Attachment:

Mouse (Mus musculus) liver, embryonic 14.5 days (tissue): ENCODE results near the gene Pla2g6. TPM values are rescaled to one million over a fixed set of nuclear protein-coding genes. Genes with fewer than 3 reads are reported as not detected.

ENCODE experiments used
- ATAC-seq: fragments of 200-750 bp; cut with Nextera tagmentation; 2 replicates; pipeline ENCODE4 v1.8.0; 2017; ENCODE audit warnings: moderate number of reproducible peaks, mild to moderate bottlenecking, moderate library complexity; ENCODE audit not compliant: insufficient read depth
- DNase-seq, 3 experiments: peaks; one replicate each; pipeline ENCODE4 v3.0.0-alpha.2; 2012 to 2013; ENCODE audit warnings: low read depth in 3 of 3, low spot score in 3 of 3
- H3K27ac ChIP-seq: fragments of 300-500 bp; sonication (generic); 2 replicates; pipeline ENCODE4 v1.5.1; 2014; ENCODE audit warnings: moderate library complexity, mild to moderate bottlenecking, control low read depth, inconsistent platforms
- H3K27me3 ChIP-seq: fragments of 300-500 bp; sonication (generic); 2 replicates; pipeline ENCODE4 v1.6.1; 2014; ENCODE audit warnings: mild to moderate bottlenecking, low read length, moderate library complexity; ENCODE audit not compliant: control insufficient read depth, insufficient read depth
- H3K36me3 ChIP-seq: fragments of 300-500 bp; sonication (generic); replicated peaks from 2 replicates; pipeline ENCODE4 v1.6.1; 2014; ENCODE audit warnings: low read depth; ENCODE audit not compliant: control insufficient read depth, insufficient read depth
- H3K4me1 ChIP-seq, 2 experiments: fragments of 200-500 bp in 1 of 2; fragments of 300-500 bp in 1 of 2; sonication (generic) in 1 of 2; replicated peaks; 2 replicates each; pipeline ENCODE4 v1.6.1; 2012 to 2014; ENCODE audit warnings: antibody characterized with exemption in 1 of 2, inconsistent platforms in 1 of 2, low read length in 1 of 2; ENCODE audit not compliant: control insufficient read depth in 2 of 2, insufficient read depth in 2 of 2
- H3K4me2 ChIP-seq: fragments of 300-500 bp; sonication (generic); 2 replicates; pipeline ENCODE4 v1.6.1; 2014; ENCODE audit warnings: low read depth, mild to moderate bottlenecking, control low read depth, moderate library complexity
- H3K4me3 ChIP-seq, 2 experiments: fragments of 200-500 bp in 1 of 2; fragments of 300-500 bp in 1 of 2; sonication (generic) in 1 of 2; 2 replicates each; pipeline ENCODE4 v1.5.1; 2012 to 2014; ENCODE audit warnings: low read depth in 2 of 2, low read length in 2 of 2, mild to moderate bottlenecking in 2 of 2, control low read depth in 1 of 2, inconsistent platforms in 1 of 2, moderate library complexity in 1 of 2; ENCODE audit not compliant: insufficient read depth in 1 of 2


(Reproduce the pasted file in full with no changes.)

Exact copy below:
Mouse (Mus musculus) liver, embryonic 14.5 days (tissue): ENCODE results near the gene Pla2g6. TPM values are rescaled to one million over a fixed set of nuclear protein-coding genes. Genes with fewer than 3 reads are reported as not detected.

ENCODE experiments used
- ATAC-seq: fragments of 200-750 bp; cut with Nextera tagmentation; 2 replicates; pipeline ENCODE4 v1.8.0; 2017; ENCODE audit warnings: moderate number of reproducible peaks, mild to moderate bottlenecking, moderate library complexity; ENCODE audit not compliant: insufficient read depth
- DNase-seq, 3 experiments: peaks; one replicate each; pipeline ENCODE4 v3.0.0-alpha.2; 2012 to 2013; ENCODE audit warnings: low read depth in 3 of 3, low spot score in 3 of 3
- H3K27ac ChIP-seq: fragments of 300-500 bp; sonication (generic); 2 replicates; pipeline ENCODE4 v1.5.1; 2014; ENCODE audit warnings: moderate library complexity, mild to moderate bottlenecking, control low read depth, inconsistent platforms
- H3K27me3 ChIP-seq: fragments of 300-500 bp; sonication (generic); 2 replicates; pipeline ENCODE4 v1.6.1; 2014; ENCODE audit warnings: mild to moderate bottlenecking, low read length, moderate library complexity; ENCODE audit not compliant: control insufficient read depth, insufficient read depth
- H3K36me3 ChIP-seq: fragments of 300-500 bp; sonication (generic); replicated peaks from 2 replicates; pipeline ENCODE4 v1.6.1; 2014; ENCODE audit warnings: low read depth; ENCODE audit not compliant: control insufficient read depth, insufficient read depth
- H3K4me1 ChIP-seq, 2 experiments: fragments of 200-500 bp in 1 of 2; fragments of 300-500 bp in 1 of 2; sonication (generic) in 1 of 2; replicated peaks; 2 replicates each; pipeline ENCODE4 v1.6.1; 2012 to 2014; ENCODE audit warnings: antibody characterized with exemption in 1 of 2, inconsistent platforms in 1 of 2, low read length in 1 of 2; ENCODE audit not compliant: control insufficient read depth in 2 of 2, insufficient read depth in 2 of 2
- H3K4me2 ChIP-seq: fragments of 300-500 bp; sonication (generic); 2 replicates; pipeline ENCODE4 v1.6.1; 2014; ENCODE audit warnings: low read depth, mild to moderate bottlenecking, control low read depth, moderate library complexity
- H3K4me3 ChIP-seq, 2 experiments: fragments of 200-500 bp in 1 of 2; fragments of 300-500 bp in 1 of 2; sonication (generic) in 1 of 2; 2 replicates each; pipeline ENCODE4 v1.5.1; 2012 to 2014; ENCODE audit warnings: low read depth in 2 of 2, low read length in 2 of 2, mild to moderate bottlenecking in 2 of 2, control low read depth in 1 of 2, inconsistent platforms in 1 of 2, moderate library complexity in 1 of 2; ENCODE audit not compliant: insufficient read depth in 1 of 2